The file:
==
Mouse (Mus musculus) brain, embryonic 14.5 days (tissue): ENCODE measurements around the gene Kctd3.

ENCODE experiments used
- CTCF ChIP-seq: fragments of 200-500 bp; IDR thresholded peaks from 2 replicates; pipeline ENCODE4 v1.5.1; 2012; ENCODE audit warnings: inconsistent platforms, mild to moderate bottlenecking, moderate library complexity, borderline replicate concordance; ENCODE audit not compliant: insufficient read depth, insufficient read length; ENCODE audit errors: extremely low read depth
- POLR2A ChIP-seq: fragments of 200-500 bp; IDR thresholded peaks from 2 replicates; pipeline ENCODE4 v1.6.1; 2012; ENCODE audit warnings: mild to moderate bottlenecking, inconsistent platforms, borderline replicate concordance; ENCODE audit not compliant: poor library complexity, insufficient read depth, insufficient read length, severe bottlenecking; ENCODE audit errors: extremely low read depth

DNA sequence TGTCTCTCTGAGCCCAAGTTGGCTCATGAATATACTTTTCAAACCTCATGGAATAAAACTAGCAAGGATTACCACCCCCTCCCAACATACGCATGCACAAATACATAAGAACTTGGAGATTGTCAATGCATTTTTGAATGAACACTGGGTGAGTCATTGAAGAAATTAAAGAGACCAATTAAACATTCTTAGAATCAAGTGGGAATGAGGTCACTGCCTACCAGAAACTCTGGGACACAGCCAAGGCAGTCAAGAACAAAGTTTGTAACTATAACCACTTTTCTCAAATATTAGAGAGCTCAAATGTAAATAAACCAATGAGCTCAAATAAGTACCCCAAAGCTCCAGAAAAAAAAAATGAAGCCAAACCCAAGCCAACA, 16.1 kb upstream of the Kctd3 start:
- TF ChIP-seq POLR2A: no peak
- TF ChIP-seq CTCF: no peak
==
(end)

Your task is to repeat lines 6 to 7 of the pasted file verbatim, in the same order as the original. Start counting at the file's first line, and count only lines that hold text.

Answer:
- TF ChIP-seq POLR2A: no peak
- TF ChIP-seq CTCF: no peak